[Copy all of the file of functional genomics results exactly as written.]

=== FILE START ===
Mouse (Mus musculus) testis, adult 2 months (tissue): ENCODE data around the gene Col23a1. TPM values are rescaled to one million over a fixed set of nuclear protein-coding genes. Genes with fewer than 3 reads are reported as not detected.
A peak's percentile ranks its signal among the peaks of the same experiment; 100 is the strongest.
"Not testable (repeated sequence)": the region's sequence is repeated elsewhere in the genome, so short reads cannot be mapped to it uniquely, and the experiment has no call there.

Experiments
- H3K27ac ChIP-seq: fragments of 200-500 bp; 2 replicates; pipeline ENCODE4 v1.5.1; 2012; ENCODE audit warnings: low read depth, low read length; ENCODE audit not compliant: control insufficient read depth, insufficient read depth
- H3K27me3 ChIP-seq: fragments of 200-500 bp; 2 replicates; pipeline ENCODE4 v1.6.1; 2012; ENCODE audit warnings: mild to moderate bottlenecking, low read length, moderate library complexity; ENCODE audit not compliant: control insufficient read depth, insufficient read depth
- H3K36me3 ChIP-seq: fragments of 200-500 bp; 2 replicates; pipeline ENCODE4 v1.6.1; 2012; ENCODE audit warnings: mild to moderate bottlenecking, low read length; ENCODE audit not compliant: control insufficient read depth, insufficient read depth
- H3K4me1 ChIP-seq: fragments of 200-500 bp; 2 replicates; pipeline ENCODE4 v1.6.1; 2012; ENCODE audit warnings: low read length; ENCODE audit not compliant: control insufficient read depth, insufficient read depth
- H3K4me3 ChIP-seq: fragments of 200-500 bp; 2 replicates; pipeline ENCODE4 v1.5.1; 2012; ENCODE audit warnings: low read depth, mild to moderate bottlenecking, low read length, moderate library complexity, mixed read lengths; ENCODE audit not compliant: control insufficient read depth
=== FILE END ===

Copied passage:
Mouse (Mus musculus) testis, adult 2 months (tissue): ENCODE data around the gene Col23a1. TPM values are rescaled to one million over a fixed set of nuclear protein-coding genes. Genes with fewer than 3 reads are reported as not detected.
A peak's percentile ranks its signal among the peaks of the same experiment; 100 is the strongest.
"Not testable (repeated sequence)": the region's sequence is repeated elsewhere in the genome, so short reads cannot be mapped to it uniquely, and the experiment has no call there.

Experiments
- H3K27ac ChIP-seq: fragments of 200-500 bp; 2 replicates; pipeline ENCODE4 v1.5.1; 2012; ENCODE audit warnings: low read depth, low read length; ENCODE audit not compliant: control insufficient read depth, insufficient read depth
- H3K27me3 ChIP-seq: fragments of 200-500 bp; 2 replicates; pipeline ENCODE4 v1.6.1; 2012; ENCODE audit warnings: mild to moderate bottlenecking, low read length, moderate library complexity; ENCODE audit not compliant: control insufficient read depth, insufficient read depth
- H3K36me3 ChIP-seq: fragments of 200-500 bp; 2 replicates; pipeline ENCODE4 v1.6.1; 2012; ENCODE audit warnings: mild to moderate bottlenecking, low read length; ENCODE audit not compliant: control insufficient read depth, insufficient read depth
- H3K4me1 ChIP-seq: fragments of 200-500 bp; 2 replicates; pipeline ENCODE4 v1.6.1; 2012; ENCODE audit warnings: low read length; ENCODE audit not compliant: control insufficient read depth, insufficient read depth
- H3K4me3 ChIP-seq: fragments of 200-500 bp; 2 replicates; pipeline ENCODE4 v1.5.1; 2012; ENCODE audit warnings: low read depth, mild to moderate bottlenecking, low read length, moderate library complexity, mixed read lengths; ENCODE audit not compliant: control insufficient read depth